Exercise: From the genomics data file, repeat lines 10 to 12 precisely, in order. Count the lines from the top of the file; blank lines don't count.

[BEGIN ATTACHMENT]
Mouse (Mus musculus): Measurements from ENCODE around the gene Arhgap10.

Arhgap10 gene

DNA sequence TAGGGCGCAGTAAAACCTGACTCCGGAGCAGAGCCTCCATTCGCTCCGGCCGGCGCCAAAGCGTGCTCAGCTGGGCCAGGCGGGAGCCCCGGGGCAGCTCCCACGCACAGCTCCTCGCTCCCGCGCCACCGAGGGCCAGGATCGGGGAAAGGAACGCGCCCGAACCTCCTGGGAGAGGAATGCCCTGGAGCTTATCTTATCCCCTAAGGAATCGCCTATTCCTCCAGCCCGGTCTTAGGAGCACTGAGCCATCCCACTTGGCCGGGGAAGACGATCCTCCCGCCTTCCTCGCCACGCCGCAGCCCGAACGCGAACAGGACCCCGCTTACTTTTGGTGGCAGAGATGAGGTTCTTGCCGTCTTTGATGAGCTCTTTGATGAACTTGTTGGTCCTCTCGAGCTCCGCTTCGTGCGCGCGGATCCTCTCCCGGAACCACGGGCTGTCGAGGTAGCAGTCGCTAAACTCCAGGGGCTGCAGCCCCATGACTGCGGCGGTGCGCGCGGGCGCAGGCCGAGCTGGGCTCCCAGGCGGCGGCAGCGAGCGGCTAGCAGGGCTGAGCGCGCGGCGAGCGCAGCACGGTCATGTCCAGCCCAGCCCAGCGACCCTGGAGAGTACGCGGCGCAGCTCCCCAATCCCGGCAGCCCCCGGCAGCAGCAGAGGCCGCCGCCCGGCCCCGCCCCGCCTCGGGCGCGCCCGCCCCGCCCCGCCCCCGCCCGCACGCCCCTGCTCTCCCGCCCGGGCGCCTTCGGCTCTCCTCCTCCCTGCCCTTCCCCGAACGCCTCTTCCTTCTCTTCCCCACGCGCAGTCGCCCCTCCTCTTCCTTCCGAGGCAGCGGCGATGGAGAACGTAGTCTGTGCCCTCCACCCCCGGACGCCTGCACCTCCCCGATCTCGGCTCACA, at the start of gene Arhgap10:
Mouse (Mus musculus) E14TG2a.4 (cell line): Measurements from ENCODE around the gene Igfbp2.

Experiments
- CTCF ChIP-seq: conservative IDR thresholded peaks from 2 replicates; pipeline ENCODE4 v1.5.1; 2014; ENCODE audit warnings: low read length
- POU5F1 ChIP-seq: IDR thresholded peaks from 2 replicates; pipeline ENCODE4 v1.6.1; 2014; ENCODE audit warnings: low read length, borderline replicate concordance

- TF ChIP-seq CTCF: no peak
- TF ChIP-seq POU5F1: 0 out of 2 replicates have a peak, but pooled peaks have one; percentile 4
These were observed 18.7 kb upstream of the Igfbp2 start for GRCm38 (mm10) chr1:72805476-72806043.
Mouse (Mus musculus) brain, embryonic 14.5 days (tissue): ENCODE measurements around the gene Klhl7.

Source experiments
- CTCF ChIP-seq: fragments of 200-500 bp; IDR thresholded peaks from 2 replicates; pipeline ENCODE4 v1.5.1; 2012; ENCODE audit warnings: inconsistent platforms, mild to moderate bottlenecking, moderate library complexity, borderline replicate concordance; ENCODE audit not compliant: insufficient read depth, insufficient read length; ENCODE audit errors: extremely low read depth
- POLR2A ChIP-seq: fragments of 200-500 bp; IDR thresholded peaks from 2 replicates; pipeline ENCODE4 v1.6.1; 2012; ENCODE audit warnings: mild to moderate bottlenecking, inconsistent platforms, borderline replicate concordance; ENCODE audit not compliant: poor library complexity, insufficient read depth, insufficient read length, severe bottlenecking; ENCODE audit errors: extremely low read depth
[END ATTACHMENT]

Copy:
These were observed 18.7 kb upstream of the Igfbp2 start for GRCm38 (mm10) chr1:72805476-72806043.
Mouse (Mus musculus) brain, embryonic 14.5 days (tissue): ENCODE measurements around the gene Klhl7.

Source experiments